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Approved Clinicians and Responsible Clinicians (AC/RC)


An approved clinician is a mental health professional approved by the secretary of state or a person or body exercising the approval function of the secretary of state. Some decisions under the Mental Health Act can only be taken by people who are approved clinicians. All responsible clinicians must be approved clinicians.

An responsible clinician is the approved clinician with overall responsibility for the case. Certain decisions (such as renewing a patient’s detention or placing a patient on a community treatment order) can only be taken by the responsible clinician.

The 2007 amendments to the Mental Health Act 1983 introduced the roles of approved clinician and responsible clinician, enabling mental health professionals other than psychiatrists to carry out duties previously performed by psychiatrists. The introduction of these roles was intended to deliver enhanced quality of care while also ensuring the best use of our skilled and professionally diverse workforce. It is therefore important to ensure the approved clinician is the clinician with the right set of skills to address the patient’s main treatment needs. 

Implementation Guide for wider workforce

The Multi-Professional Approved/Responsible Clinicians Implementation Guide ensures we make the best use of our skilled and professionally diverse workforce. This role allows patients to benefit from the unique perspectives of nurses, social workers, occupational therapists and psychologists.

This guidance has been developed using an expert advisory group (consisting of approved clinicians from the four eligible professions, representatives of mental health trusts across England and professional bodies). A key driver for this work is providing an opportunity to keep senior clinicians in clinical practice and providing direct patient care.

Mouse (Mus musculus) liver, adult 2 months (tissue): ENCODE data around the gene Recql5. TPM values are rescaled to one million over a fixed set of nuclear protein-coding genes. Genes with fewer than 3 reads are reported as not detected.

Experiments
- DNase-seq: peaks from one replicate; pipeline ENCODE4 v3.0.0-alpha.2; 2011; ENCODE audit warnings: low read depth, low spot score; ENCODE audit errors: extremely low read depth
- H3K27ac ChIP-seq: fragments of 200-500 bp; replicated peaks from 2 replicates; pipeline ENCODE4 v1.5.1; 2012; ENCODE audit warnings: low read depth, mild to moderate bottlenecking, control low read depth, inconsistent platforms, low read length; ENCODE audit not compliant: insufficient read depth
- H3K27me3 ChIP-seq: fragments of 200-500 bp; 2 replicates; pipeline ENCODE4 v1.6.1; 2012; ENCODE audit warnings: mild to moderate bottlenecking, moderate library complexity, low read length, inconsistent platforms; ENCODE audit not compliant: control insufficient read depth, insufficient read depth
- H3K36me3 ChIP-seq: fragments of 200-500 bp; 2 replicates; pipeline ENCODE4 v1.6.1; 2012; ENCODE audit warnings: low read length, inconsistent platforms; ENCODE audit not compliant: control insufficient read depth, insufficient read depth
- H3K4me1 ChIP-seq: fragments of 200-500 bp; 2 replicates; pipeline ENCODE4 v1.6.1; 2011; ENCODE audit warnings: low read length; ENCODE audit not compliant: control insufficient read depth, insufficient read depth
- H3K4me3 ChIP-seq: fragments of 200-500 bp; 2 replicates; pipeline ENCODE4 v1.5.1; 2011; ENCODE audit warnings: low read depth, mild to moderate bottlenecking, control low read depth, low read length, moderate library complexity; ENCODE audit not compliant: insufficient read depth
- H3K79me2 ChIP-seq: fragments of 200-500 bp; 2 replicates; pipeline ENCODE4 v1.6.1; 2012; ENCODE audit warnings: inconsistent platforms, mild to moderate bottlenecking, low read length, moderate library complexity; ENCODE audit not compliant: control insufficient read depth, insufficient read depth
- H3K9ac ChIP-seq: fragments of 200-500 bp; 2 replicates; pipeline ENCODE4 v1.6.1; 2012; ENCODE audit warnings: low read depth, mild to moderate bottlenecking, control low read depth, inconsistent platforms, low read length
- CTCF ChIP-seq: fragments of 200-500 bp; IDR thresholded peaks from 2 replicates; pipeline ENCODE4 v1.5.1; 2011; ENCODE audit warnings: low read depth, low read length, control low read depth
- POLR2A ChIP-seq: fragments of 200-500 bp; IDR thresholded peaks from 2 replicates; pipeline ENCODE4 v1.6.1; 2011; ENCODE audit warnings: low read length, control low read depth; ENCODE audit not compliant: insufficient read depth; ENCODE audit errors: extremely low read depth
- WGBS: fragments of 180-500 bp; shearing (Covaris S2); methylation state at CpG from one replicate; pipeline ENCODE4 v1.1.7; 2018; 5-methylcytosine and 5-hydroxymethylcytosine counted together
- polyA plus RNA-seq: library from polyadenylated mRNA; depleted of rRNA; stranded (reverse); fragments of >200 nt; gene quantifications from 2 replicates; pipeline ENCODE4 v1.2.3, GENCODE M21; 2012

Pilot scheme for SAS Doctors in Psychiatry

HEE is providing mental health professionals who care for patients subject to detention under the Mental Health Act with access to the right education and support in practice. SAS doctors in psychiatry are identified as a part of this workforce who may benefit from educational opportunities in this field to enable them to become approved clinicians. 

SAS doctors are speciality and staff grade doctors (permanent medical staff with at least four years of postgraduate training, two of which are in specialist mental health services). SAS doctors are a diverse group with a wide range of skills and experience. They are an essential part of the medical workforce, and appear in all specialities, including mental health. However, because SAS doctors are not consultants or on a training programme, they sometimes aren’t able to access specialist educational experiences.

Like their nursing, occupational therapy, psychological and social work professional colleagues, SAS doctors in psychiatry can now access an additional NHS-funded learning programme to facilitate their preparations to be an AC/RC. This 24-month pilot programme will be available across England to 43 SAS doctors in psychiatry in 2022/23. The programme will ensure they have protected time for learning and access to an NHS-funded mental health law course. 

For further information, view the SAS Doctor offer presentation pack.

Application process for 2022/23 training programme

Applications for the 2022/23 training programme are now closed. Those who have applied can expect to have a response from HEE by the end of December 2023.